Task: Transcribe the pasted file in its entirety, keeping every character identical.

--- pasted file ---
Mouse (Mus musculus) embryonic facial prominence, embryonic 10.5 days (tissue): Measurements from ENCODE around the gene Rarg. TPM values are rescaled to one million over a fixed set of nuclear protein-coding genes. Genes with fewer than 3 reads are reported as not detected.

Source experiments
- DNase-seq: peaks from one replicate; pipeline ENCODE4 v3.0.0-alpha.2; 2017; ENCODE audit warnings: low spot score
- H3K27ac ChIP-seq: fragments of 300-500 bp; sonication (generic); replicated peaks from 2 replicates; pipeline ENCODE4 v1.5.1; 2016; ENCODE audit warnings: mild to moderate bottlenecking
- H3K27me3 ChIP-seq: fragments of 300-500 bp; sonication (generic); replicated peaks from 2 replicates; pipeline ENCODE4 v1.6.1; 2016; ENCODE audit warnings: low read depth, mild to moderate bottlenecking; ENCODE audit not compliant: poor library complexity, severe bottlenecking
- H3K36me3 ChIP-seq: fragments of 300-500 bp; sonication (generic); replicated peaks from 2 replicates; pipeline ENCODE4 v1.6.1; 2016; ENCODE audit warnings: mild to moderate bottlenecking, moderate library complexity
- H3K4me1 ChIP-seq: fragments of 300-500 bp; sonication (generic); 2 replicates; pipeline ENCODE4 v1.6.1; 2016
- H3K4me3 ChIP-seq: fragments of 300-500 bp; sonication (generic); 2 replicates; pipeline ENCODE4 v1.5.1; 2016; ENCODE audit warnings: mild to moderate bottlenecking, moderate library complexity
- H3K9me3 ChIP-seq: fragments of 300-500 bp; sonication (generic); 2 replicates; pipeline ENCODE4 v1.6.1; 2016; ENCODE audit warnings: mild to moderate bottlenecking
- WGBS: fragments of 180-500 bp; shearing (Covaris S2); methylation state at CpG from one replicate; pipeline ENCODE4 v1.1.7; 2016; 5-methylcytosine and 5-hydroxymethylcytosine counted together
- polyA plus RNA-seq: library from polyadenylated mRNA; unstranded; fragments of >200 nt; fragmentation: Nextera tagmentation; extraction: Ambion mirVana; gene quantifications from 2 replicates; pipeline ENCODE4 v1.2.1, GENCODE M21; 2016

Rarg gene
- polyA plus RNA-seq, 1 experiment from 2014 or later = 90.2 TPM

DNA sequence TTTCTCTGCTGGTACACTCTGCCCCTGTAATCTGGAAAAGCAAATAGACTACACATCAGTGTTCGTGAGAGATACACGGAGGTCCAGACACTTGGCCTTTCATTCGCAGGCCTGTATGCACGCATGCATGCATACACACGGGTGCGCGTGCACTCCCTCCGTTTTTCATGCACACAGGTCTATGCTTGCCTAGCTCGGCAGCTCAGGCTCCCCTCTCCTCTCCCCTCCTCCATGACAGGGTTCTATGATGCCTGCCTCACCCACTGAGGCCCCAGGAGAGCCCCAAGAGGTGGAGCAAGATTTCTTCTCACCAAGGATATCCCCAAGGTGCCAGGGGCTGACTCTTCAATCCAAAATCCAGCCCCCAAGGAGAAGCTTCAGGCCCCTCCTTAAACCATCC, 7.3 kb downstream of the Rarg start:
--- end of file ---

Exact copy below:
Mouse (Mus musculus) embryonic facial prominence, embryonic 10.5 days (tissue): Measurements from ENCODE around the gene Rarg. TPM values are rescaled to one million over a fixed set of nuclear protein-coding genes. Genes with fewer than 3 reads are reported as not detected.

Source experiments
- DNase-seq: peaks from one replicate; pipeline ENCODE4 v3.0.0-alpha.2; 2017; ENCODE audit warnings: low spot score
- H3K27ac ChIP-seq: fragments of 300-500 bp; sonication (generic); replicated peaks from 2 replicates; pipeline ENCODE4 v1.5.1; 2016; ENCODE audit warnings: mild to moderate bottlenecking
- H3K27me3 ChIP-seq: fragments of 300-500 bp; sonication (generic); replicated peaks from 2 replicates; pipeline ENCODE4 v1.6.1; 2016; ENCODE audit warnings: low read depth, mild to moderate bottlenecking; ENCODE audit not compliant: poor library complexity, severe bottlenecking
- H3K36me3 ChIP-seq: fragments of 300-500 bp; sonication (generic); replicated peaks from 2 replicates; pipeline ENCODE4 v1.6.1; 2016; ENCODE audit warnings: mild to moderate bottlenecking, moderate library complexity
- H3K4me1 ChIP-seq: fragments of 300-500 bp; sonication (generic); 2 replicates; pipeline ENCODE4 v1.6.1; 2016
- H3K4me3 ChIP-seq: fragments of 300-500 bp; sonication (generic); 2 replicates; pipeline ENCODE4 v1.5.1; 2016; ENCODE audit warnings: mild to moderate bottlenecking, moderate library complexity
- H3K9me3 ChIP-seq: fragments of 300-500 bp; sonication (generic); 2 replicates; pipeline ENCODE4 v1.6.1; 2016; ENCODE audit warnings: mild to moderate bottlenecking
- WGBS: fragments of 180-500 bp; shearing (Covaris S2); methylation state at CpG from one replicate; pipeline ENCODE4 v1.1.7; 2016; 5-methylcytosine and 5-hydroxymethylcytosine counted together
- polyA plus RNA-seq: library from polyadenylated mRNA; unstranded; fragments of >200 nt; fragmentation: Nextera tagmentation; extraction: Ambion mirVana; gene quantifications from 2 replicates; pipeline ENCODE4 v1.2.1, GENCODE M21; 2016

Rarg gene
- polyA plus RNA-seq, 1 experiment from 2014 or later = 90.2 TPM

DNA sequence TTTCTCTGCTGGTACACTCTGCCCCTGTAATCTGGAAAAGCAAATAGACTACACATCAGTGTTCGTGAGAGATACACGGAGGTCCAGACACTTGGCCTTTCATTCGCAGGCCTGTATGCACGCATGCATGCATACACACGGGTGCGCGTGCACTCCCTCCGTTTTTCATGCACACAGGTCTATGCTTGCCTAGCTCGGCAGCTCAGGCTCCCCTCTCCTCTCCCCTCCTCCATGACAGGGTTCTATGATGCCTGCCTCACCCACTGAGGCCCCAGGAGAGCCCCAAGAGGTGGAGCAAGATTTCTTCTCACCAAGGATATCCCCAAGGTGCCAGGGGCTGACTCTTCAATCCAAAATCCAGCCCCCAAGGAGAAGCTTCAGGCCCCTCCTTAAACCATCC, 7.3 kb downstream of the Rarg start: